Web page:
IDEAS 2021 SUMMIT: Equality of Digital Elevation, Making it Possible

Photo Credits: IDEAS 2021 SUMMIT

The Dutch Indonesian Student Association (PPI Belanda) held the IDEAS 2021 SUMMIT. The main session in this event discussed the topic “Equality of Digital Elevation: Making it Possible,” attended by Sandiaga Uno, Minister of Tourism and Creative Economy of the Republic of Indonesia, along with Alvin Cahyadi, VP of Investment AC Ventures, and Thomas Aquinas Dewaranu, Researcher at Center for Indonesian Policy Studies (CIPS).

Here are our key takeaways from the session:

The penetration rate of internet users in Indonesia continues to experience significant growth. In 2018, the figure reached 50%, but data released by HootSuite titled Digital 2021 shows that internet user penetration in Indonesia reached 73.7% at the beginning of this year. This number increased 15.5% or 27 million people compared to the same period from the previous year.

“In terms of index, we may not be among the highest in the world, but this is an improvement,” said Alvin Cahyadi.

The challenges of digital transformation are three main factors; the internet, logistics infrastructure, and capital.

1. Internet aspect

From the internet aspect, the government has pursued several programs to expand telecommunications services, such as the BAKTI Telecommunications program to provide equitable telecommunications services to remote areas in Indonesia.

According to Sandiaga Uno, it is necessary to fulfill the need for digital infrastructure to facilitate digital transformation, especially for MSMEs.

“MSMEs are the backbone of our economy, which contributes more than 61% of GDP. So, let’s look at the target of US$ 124 billion for the e-commerce market in Indonesia, which currently only supplies 10%. Digital transformation can change the situation so that by 2025, at least 35% of the US$ 124 billion will be filled by MSME players, work products, services, and the talents from our nation,” said Sandi.

2. Logistics infrastructure

The second challenge that is quite formidable is the logistics infrastructure, considering that Indonesia consists of many islands. Even if internet connections are spread evenly in Indonesia and the digital economy is open, MSMEs in remote areas can’t send their products to consumers if the logistics conditions are not adequate.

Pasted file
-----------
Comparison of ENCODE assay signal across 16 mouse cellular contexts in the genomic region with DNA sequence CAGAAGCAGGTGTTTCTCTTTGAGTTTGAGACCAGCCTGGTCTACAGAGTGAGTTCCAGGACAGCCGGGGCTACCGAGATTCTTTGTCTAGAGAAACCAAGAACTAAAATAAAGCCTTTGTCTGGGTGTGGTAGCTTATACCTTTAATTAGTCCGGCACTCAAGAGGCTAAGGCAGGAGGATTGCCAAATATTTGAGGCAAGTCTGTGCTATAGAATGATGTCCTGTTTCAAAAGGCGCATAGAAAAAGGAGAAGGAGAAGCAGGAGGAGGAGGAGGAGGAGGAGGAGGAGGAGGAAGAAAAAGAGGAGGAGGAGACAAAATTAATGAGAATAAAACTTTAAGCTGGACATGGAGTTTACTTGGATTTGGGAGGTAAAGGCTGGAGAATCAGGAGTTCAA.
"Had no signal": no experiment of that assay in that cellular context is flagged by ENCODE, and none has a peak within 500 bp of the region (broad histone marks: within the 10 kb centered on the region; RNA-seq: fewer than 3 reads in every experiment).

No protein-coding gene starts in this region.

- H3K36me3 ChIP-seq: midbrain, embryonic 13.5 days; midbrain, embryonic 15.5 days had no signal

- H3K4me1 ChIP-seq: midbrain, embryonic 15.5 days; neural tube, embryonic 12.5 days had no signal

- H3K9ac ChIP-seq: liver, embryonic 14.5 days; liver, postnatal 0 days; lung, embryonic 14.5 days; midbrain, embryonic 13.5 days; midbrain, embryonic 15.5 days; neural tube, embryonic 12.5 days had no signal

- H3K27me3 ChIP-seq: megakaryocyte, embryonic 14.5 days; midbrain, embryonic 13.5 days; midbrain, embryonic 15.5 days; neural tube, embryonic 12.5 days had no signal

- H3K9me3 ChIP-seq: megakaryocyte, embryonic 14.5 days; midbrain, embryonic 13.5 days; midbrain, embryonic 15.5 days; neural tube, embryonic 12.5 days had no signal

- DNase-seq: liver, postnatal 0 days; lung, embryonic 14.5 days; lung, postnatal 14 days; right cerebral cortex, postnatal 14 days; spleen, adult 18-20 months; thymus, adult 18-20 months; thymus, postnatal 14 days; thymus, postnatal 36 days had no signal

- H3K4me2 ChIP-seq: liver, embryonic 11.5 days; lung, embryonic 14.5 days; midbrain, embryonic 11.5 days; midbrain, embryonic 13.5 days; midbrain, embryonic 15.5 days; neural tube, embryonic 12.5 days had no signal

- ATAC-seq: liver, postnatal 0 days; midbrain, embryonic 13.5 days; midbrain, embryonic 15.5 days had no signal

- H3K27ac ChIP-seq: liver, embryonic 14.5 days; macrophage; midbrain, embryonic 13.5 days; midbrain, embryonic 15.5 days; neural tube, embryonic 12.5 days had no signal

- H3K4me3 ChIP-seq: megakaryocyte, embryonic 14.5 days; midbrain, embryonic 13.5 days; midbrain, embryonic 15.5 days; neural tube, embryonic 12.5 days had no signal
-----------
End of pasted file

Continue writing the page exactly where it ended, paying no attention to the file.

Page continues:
However, several development initiatives, such as the Trans-Java toll road, are an excellent signal to optimize the movement of goods on the island of Java.

3. Capital

Regarding capital, Alvin sees that the current investment climate in Indonesia is increasingly attractive.

“In the last two years, I have met a lot of big investors from other countries, VCs from America, Europe, China with assets under management that may reach billions of dollars and have been actively investing in Indonesia,” said Alvin.

Even during the pandemic, VCs are still actively investing in Indonesia. The next question is, which sector is the most attractive?

According to Alvin, VCs pay attention to market readiness and everything related to MSMEs.

“We focus on sectors that can help democratize the economy, education, financial aspects, logistics access, and how we can provide equal opportunities for SMEs in small areas to be able to improve their standard of living through technology,” explained Alvin.

Therefore, in the last 6-12 months, the list of investments made by VCs on average leads to companies that help provide solutions for MSMEs.

Alvin advised startup founders to focus on creating solutions that can bridge the needs of the MSME sector, especially in tier 2 and 3 areas.

Pentahelix & Sandbox approach

Equality of digital elevation, according to Sandi, has to win: win: win. This is about the public-private partnership; Pentahelix involves the central and local governments, educational institutions, communities, business world, and media that must work together.

“We can’t do this alone. The government may take the lead, but at a certain point, it’s the ecosystem that will drive us,” said Sandi.

On the other hand, Thomas highlighted that problems in the field are often related to regulations or policies that do not support inclusiveness.

Let’s look at the Regulation of the Minister of Trade (Permendag) Republic of Indonesia No. 50/2020 concerning the e-commerce sector, which requires merchants in e-commerce to have several permits. In the light of Thomas, this hinders inclusiveness and must be addressed immediately.

From Sandi’s perspective, the best approach is Sandbox. “We have to use the Sandbox approach, as President Joko Widodo mentioned. Sandbox concept explains that the business world’s development must be monitored and ensured that it is not rash. Don’t let us be left behind because we make the rules or regulations with a non-progressive way of thinking.”

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